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Unknown Warranted Fountain Pen With No Markings

warrented 14k nib full flex

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10 replies to this topic

#1 tjt7a

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Posted 28 January 2015 - 05:18

I went to an antique store this past weekend and found this pen on sale. I was intrigued by its size (it's almost exactly as long as a Kaweco Al-sport when capped), the 14K gold nib, and a body in near-perfect condition.

warrented_body_3.jpg

 

The pen was being sold for $15 because the tines were sprung; one of the tines was overlapping the other. I managed to bring the price down to $12, and left the store with a project.

 

After a few minutes of adjustments, I was able to unspring the tines and write with the pen. The flex is strong with this one! Being my first full flex pen, I was impressed by the line variation I could squeeze out. The ink keeps up for the most part.

 

 

After getting the pen to write, I wanted to know what kind of pen it was. It looks like an early 1900s pen with full-flex. The nib says "Warranted 14KT.", and it looks like a real gold flex nib.

warrented_nib_1.jpg warrented_nib_2.jpg

 

The feed also looks real, because its a very simple ebonite feed with a few channels carved into it; no fins, nothing fancy.

warrented_feed_1.jpg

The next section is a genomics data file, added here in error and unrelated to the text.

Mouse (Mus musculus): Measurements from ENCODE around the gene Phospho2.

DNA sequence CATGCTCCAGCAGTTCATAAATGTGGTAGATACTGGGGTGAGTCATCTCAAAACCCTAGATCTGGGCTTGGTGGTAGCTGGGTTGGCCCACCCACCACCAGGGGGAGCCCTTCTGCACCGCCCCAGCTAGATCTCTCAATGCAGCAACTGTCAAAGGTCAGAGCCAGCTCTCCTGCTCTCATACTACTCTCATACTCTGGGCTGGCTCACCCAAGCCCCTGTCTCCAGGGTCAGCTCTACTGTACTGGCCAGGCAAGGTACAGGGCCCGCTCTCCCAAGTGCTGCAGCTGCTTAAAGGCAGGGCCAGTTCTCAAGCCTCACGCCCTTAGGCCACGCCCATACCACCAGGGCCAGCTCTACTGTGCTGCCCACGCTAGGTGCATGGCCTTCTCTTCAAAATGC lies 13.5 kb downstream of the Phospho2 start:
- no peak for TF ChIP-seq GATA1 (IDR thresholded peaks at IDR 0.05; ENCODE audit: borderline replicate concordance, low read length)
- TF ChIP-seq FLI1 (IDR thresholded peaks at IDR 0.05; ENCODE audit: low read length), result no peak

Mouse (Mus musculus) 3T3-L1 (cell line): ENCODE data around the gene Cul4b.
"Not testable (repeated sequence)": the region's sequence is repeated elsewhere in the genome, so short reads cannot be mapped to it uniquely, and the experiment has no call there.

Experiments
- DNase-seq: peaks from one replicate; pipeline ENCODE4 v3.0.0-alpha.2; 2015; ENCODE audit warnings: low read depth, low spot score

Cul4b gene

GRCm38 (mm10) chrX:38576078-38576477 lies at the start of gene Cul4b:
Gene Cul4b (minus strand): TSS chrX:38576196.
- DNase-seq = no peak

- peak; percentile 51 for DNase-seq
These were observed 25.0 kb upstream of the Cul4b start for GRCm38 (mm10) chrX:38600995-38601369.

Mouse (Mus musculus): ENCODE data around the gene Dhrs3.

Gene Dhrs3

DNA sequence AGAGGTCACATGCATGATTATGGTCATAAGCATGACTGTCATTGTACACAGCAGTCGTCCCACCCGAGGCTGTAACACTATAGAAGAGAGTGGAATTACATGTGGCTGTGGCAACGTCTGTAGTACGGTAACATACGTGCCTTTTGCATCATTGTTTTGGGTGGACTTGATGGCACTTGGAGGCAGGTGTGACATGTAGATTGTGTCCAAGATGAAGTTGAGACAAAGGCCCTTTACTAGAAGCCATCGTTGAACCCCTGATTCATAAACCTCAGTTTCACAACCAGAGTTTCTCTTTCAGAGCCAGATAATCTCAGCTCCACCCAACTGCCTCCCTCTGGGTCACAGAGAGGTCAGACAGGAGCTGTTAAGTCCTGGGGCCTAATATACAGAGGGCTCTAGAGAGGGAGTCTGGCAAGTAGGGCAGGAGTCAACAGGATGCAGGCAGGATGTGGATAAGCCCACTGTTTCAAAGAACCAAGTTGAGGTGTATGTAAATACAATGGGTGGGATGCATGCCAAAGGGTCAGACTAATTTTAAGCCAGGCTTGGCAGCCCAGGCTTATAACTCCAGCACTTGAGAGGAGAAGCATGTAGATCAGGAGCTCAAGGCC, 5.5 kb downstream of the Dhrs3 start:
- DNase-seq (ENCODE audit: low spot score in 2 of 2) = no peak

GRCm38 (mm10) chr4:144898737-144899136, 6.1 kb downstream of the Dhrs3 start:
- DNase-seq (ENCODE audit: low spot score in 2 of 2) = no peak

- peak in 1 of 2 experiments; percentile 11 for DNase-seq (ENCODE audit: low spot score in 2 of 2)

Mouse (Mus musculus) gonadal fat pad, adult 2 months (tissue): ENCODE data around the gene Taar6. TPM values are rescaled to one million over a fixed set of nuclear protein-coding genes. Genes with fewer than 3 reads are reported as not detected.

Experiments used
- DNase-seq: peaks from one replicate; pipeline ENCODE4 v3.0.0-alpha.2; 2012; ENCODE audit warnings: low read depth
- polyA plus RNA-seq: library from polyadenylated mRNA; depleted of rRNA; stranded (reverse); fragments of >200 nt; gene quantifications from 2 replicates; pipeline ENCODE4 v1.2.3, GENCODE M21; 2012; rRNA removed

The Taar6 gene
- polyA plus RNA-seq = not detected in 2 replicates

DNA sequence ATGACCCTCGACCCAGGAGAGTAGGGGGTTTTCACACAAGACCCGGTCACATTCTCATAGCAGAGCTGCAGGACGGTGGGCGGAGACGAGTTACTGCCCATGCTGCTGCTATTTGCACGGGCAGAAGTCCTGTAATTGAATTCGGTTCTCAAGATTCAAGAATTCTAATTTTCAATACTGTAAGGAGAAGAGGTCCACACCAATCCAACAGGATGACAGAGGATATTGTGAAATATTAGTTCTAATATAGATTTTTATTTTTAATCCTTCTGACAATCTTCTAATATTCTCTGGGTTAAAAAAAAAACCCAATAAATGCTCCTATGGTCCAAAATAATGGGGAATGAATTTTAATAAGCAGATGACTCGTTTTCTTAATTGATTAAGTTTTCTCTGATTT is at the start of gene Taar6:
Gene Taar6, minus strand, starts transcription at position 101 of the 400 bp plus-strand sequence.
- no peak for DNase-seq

What threw me off was the distinct lack of filling mechanism (i filled it by removing the nib and feed and dropping the ink into the barrel), any written logo or name on the barrel or cap, any clip, or any other metal components. The plastic body also feels modern. I'm not sure if I would be able to tell the difference between a modern counterfeit and an antique pen, though.

 

Does anyone have any information about this pen?

Attached Images

  • warrented_body_1.jpg
  • warrented_body_2.jpg


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#2 ehemem

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Posted 28 January 2015 - 08:05

Are you sure that the pen is plastic and not chased hard rubber/ebonite? Looks like it is an early 20th century evedropper to me.



#3 SuperNib44

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Posted 28 January 2015 - 15:07

The shape and chasing on the barrel looks like an early Moore to me.



#4 deepak23

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Posted 28 January 2015 - 16:42

Are you sure that the pen is plastic and not chased hard rubber/ebonite? Looks like it is an early 20th century evedropper to me.

+1
Definitely ebonite. Eveñ the feed seems to be ebonite.

A lifelong FP user...


#5 tjt7a

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Posted 28 January 2015 - 17:42

Thanks everyone! I've never owned an ebonite pen, but the feed, barrel and cap seem to be made of the same material. If it is a Moore fountain pen, I wonder why there's no indication on the body.



#6 Polanova

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Posted 28 January 2015 - 21:36

Nice find!

The nib is a 14K gold one

There were a lot of lower tier pens which were not branded at that time (which doesn`t necessarily mean that they weren`t god pens). 

Sometimes the lettering is too worn out/rubbed away to be legible.



#7 Randal6393

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Posted 29 January 2015 - 01:27